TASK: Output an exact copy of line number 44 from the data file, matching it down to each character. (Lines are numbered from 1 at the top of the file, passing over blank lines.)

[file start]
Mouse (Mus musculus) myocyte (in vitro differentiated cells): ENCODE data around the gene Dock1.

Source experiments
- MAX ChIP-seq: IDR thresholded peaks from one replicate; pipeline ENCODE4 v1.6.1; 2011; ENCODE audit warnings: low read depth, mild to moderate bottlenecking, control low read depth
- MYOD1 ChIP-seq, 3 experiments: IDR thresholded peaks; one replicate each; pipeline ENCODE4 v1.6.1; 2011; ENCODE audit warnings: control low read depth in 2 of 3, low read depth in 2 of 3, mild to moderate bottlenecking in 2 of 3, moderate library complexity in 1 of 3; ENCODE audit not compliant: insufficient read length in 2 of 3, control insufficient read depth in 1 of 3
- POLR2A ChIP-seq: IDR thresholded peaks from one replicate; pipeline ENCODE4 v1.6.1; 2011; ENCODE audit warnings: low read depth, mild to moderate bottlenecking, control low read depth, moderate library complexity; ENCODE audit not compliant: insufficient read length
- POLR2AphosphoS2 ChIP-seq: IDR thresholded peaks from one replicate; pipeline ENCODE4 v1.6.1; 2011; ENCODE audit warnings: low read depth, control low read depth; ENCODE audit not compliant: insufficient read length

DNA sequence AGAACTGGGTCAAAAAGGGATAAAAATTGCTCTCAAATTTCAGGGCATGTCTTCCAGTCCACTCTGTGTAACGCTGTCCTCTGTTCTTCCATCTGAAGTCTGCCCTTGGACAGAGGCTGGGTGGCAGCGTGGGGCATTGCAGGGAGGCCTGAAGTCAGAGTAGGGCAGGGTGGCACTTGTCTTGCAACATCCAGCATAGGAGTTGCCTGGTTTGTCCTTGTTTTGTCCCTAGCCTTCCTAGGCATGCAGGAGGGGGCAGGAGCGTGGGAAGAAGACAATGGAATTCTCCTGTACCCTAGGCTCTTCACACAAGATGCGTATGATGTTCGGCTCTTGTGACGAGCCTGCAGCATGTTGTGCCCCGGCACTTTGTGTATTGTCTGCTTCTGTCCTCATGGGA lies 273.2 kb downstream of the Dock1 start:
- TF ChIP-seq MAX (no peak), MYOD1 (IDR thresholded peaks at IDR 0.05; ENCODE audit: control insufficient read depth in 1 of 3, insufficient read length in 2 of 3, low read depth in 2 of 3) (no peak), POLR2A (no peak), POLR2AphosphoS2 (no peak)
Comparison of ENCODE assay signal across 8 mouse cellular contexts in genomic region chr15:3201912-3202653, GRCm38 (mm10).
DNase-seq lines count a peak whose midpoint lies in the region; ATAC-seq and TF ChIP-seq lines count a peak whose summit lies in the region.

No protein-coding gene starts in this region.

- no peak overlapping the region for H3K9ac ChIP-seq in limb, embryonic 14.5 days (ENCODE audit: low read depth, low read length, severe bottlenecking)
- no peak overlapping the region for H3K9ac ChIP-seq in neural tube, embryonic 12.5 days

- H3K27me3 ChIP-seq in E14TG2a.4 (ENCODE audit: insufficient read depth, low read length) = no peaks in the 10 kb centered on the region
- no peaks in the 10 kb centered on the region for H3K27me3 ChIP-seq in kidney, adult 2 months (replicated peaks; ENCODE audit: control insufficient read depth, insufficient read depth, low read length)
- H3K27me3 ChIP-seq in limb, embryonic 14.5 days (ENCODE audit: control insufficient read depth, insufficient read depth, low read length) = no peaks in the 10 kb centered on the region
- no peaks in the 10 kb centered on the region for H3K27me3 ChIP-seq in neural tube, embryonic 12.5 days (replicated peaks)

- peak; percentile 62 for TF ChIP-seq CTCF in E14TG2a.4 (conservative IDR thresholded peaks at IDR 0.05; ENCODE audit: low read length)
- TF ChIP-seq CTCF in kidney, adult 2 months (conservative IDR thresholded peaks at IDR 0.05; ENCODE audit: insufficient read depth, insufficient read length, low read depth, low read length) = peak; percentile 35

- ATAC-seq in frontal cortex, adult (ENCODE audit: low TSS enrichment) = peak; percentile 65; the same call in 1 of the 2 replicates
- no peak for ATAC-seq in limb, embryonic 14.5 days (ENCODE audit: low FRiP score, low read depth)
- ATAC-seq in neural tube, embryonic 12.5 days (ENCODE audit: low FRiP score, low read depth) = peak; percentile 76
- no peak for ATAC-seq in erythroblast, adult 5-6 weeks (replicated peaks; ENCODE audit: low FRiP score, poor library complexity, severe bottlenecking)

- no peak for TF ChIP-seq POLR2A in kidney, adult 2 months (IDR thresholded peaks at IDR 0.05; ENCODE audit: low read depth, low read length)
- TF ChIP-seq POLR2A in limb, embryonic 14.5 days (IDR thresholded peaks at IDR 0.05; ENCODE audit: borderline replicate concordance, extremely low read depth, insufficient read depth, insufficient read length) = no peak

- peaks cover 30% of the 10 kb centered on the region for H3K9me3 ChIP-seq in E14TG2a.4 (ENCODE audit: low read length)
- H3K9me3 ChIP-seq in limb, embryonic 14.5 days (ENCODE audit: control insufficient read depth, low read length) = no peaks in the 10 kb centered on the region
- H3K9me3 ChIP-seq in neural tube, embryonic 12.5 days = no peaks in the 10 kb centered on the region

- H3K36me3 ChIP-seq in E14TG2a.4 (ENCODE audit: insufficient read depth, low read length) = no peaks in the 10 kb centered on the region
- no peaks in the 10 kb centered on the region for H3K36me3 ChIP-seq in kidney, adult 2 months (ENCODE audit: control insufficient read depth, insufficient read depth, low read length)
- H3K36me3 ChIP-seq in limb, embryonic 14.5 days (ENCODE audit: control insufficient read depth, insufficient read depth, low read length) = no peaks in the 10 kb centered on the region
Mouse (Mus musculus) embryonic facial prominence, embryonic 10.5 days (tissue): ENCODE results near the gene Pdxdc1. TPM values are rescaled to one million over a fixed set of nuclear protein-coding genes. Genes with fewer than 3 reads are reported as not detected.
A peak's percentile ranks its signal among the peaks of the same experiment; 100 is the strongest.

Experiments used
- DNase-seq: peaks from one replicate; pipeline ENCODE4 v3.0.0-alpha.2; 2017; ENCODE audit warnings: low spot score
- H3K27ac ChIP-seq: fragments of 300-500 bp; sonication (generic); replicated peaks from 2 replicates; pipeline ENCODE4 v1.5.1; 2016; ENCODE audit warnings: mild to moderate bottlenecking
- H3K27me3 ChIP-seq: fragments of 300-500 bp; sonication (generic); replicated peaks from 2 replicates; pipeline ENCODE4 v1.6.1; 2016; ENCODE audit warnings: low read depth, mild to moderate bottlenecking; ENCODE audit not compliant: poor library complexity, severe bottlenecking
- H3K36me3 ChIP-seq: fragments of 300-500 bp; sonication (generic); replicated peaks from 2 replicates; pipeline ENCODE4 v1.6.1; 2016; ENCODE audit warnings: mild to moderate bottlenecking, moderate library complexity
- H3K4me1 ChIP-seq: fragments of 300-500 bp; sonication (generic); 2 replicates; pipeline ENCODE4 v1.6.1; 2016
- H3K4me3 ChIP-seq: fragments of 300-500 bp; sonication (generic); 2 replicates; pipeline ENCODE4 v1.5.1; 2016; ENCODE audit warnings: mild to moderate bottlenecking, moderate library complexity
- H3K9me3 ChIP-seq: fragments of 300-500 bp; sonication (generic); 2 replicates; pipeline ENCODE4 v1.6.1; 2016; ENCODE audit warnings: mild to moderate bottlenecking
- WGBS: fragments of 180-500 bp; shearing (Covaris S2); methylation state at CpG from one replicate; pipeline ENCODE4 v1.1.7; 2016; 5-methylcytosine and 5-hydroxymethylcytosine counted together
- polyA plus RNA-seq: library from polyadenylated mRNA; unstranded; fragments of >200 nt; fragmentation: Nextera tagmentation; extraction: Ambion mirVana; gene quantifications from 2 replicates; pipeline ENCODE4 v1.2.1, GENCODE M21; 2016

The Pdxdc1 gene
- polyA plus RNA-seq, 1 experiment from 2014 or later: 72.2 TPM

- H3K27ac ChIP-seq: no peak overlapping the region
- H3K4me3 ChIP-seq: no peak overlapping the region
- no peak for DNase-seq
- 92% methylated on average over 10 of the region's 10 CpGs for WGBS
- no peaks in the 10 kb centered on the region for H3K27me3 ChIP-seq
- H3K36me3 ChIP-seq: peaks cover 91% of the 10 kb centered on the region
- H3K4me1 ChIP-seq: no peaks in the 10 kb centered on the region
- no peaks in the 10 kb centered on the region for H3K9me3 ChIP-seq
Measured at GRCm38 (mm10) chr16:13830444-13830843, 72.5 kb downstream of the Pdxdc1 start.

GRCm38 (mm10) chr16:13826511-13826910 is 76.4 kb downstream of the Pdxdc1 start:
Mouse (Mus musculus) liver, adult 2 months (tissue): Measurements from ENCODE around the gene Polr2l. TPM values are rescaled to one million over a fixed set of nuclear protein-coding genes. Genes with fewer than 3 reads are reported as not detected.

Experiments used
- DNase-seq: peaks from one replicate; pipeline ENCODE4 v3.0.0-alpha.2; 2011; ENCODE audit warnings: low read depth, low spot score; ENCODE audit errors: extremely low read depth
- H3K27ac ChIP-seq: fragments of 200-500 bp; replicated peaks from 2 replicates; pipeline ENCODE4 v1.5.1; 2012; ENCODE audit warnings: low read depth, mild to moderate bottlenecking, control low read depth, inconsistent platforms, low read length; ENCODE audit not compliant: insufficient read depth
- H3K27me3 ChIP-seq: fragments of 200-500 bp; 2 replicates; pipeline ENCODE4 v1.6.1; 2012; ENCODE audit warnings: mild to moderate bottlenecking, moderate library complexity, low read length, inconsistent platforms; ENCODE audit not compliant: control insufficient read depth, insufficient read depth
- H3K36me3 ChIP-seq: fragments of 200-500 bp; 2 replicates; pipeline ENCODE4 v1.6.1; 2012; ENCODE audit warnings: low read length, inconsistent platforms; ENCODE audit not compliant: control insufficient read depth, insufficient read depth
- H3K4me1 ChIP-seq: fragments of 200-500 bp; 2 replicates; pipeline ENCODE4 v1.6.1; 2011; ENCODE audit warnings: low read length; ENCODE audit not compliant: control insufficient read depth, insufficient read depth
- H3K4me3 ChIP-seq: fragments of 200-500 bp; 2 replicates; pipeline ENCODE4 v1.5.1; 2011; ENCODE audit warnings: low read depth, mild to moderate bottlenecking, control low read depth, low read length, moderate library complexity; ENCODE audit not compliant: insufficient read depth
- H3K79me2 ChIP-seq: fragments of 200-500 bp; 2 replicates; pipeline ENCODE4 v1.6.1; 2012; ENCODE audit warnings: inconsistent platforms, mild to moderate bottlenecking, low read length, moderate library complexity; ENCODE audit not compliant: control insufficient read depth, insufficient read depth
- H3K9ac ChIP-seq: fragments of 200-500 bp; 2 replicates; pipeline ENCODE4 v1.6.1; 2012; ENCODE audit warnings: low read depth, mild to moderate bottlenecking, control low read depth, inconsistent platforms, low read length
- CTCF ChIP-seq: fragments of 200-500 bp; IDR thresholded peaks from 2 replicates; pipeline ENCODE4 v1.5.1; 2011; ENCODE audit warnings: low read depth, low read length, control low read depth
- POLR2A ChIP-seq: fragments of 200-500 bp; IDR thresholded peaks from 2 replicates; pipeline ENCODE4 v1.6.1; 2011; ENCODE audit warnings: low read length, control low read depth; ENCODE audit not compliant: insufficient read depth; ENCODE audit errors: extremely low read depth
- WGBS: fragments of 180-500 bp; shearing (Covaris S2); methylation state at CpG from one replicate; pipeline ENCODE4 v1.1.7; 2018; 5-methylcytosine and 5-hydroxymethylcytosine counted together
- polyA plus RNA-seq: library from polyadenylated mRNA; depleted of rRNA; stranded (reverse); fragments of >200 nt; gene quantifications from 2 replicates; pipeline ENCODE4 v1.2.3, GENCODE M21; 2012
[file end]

The Pdxdc1 gene